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The Hong Kong regulator has published consultation conclusions on its new code of conduct for book building and placing activities in ECM and DCM transactions. There were few material changes to the proposed text as a result of the consultation, and implementation is scheduled for August 2022. This gives affected brokers and investment banks a potentially challenging nine-month timeframe to roll out new policies, processes and controls.
New code of conduct for ECM and DCM transactions – what did the consultation include?
The SFC’s consultation, published in March, introduced a new code of conduct for book building and placing activities in ECM and DCM transactions. The regulator’s aim is to bring Hong Kong regulation in this space in line with the global IOSCO standards and address concerns around potential conflicts of interest and market misconduct observed amongst certain syndicate members and intermediaries. The consultation proposed a number of changes in a new paragraph of the Code of Conduct for Persons Licensed by or Registered with the Securities and Futures Commission. The paragraph specifically covers ‘Bookbuilding and Placing Activities in Equity Capital Market (ECM) and Debt Capital Market (DCM) transactions’.
The SFC’s intention was to provide a formal definition outlining which intermediaries are involved in such activities, set out the standards of conduct required of these intermediaries, and require information such as fee arrangements be determined at an earlier stage.
The changes are intended to help address issues such as inflated or opaque demand, preferential treatment, misleading ‘book messages’ and enhance accountability by putting the Overall Coordinator (OC) under greater conduct requirements.
A further proposal in the original consultation was that the roles of a head of syndicate and a sponsor should be coupled, effected through a proposed amendment to paragraph 17 of the Code of Conduct. In broad terms, this would require that for IPOs at least one OC, which is either within the same legal entity or the same group of companies, also acts as a sponsor. As this sponsor will be independent of the issuer, the SFC hopes this will allow the intermediary to provide better quality advice to the issuer (as they play both the roles of the OC and sponsor) and address concerns that the sponsor may compromise their due diligence in order to win the OC role.
Consultation conclusions – were there material changes?
At the end of October, the SFC published its consultation conclusions. The new sections of the Code were seen as essential by the SFC, to align requirements in Hong Kong to the global IOSCO standard, and clamp down on poor practices and potential market misconduct observed amongst certain syndicate members and intermediaries.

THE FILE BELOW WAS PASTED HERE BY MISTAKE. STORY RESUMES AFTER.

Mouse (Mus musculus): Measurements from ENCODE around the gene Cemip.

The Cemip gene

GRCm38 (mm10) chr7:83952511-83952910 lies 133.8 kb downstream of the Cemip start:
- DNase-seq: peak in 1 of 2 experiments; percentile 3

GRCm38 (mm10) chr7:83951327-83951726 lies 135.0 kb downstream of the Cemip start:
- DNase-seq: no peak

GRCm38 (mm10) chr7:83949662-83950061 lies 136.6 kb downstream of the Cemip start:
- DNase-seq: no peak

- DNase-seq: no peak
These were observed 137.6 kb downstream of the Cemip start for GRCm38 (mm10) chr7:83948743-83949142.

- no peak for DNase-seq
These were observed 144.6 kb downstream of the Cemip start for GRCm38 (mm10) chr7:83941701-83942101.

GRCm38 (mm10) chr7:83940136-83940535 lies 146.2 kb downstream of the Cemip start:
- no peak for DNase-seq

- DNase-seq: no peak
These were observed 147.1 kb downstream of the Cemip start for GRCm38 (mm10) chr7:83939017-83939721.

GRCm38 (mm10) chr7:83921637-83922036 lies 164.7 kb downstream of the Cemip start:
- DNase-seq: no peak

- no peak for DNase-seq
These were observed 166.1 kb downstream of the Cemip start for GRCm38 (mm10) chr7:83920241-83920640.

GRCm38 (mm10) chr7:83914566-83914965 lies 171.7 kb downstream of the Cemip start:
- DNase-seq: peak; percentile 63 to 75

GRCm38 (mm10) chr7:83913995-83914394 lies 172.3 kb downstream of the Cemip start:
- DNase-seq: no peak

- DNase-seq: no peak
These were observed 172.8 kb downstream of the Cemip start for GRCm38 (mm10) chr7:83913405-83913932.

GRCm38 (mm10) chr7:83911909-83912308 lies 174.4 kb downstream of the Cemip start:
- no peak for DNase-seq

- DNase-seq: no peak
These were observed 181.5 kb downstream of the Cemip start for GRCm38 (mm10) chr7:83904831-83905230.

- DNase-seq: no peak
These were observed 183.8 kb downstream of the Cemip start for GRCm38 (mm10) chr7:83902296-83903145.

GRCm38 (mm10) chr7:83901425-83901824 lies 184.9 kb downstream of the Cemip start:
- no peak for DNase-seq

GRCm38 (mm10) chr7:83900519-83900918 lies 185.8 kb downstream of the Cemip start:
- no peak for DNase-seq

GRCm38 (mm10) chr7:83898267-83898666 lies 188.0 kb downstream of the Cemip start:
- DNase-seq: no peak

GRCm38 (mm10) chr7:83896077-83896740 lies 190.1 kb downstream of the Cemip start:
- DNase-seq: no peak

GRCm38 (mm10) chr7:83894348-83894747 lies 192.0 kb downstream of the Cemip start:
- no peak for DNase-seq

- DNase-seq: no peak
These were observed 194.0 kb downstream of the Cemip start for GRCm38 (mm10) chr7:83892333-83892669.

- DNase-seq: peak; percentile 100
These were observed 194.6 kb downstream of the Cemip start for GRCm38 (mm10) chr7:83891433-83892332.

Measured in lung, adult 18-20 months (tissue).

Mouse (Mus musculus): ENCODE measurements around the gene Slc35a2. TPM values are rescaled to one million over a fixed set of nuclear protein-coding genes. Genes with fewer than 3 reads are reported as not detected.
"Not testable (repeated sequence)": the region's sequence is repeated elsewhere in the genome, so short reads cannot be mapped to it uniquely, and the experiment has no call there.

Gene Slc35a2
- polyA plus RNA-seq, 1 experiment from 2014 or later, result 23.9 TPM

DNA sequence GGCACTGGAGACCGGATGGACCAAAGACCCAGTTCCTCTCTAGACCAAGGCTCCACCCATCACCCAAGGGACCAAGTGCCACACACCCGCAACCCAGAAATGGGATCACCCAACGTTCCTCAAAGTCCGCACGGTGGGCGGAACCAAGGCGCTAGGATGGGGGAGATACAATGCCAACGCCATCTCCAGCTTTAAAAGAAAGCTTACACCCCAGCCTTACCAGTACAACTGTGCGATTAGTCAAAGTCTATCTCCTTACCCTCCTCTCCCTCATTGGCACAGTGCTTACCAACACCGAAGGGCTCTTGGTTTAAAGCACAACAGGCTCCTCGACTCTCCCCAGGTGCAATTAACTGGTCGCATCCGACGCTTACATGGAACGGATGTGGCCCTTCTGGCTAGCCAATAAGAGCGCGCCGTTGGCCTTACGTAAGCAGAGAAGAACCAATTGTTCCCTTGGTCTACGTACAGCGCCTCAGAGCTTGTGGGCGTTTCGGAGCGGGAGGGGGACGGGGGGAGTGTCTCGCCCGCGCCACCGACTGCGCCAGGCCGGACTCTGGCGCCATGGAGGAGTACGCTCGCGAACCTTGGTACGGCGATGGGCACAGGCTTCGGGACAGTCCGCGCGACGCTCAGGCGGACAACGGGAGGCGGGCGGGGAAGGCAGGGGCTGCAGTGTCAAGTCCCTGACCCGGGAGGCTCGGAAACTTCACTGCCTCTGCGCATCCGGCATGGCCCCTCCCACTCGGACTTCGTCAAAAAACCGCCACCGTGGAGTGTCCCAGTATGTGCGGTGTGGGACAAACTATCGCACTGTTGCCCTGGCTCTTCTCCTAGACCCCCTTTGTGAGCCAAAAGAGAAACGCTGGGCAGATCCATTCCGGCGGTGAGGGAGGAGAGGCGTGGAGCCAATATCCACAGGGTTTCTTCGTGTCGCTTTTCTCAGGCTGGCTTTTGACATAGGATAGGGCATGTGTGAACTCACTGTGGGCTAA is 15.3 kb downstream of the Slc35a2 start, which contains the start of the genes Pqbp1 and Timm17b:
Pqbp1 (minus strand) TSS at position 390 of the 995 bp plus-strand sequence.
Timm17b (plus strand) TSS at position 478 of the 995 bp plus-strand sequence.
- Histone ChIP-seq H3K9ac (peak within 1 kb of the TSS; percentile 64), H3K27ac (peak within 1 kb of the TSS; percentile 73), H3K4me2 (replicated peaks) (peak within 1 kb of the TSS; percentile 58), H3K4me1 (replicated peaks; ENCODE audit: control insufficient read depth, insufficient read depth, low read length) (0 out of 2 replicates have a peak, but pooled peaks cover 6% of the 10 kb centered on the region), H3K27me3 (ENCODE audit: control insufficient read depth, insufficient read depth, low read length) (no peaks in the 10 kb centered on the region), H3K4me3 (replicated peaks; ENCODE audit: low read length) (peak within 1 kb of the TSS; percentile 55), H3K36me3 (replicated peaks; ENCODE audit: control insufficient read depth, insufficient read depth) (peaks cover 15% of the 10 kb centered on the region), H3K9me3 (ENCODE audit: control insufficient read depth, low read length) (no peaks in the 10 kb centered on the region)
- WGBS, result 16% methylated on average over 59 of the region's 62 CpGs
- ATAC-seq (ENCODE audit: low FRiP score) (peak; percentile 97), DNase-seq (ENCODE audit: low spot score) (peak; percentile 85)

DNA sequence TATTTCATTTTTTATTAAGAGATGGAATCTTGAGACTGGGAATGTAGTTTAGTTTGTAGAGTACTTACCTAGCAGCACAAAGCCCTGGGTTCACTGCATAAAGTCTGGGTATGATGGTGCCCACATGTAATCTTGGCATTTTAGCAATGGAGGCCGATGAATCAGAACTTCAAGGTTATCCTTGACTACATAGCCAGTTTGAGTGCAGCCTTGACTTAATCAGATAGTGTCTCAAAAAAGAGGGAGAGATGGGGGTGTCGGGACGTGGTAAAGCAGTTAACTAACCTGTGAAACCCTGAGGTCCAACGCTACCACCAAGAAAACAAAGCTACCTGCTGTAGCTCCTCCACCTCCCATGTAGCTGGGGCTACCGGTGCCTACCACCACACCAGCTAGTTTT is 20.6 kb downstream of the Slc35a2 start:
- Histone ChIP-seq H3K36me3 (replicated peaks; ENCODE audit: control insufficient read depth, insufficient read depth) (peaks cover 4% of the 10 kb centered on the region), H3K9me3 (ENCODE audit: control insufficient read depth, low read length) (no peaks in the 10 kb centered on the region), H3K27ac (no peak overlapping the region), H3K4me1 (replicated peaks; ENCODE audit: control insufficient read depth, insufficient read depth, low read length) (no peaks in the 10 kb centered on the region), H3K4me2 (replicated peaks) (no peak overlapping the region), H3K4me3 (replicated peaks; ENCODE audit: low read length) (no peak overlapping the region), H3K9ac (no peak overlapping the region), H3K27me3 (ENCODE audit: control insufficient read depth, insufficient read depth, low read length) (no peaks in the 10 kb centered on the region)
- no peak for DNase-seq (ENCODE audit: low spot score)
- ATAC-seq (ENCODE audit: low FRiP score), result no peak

The market seems to have been broadly supportive of the proposals, with only a small number of material changes being made to the proposed text of the Code as a result of the consultation, including:
- Clarifying the scope of coverage, specifically excluding private placements and block transactions from ECM, but maintaining the broad scope for DCM transactions, to include bonds with a third country nexus if bookbuilding and/or placing activity is undertaken by a Hong Kong intermediary.
- Applying only certain aspects of the new code to non-syndicate intermediaries acting on an execution only basis (often private banks or small brokers)
- Limiting the information which members of the syndicate must pass to the syndicate lead on the clients comprising any omnibus orders, and strictly limiting the way in which this information can be used by the syndicate lead.
- Applying the sponsor coupling requirement solely to IPOs on the Main Board.
These minor changes will be welcomed by respondents to the consultation, although some may fear the controls around the use of client data may be insufficient to prevent client poaching in a highly competitive market.
With the new section of the Code now agreed, implementation is scheduled for August 2022. Many firms will need to update processes, implement new policies and design new controls in advance of the nine-month deadline. This may be challenging, given how embedded some of the behaviours targeted by the Code may have become, and the complexity and relatively long lifecycle of certain ECM and DCM transactions.
How Bovill can help
Bovill have extensive experience in designing and implementing compliance frameworks for primary markets. We can assist you in preparing to comply with the new Code by:
- Conducting a gap analysis between current practices and the new Code
- Reviewing recent transactions, to identify any current practices which may fall foul of the SFC requirements
- Developing compliant policies and procedures
- Training staff on the new requirements, and global best practice.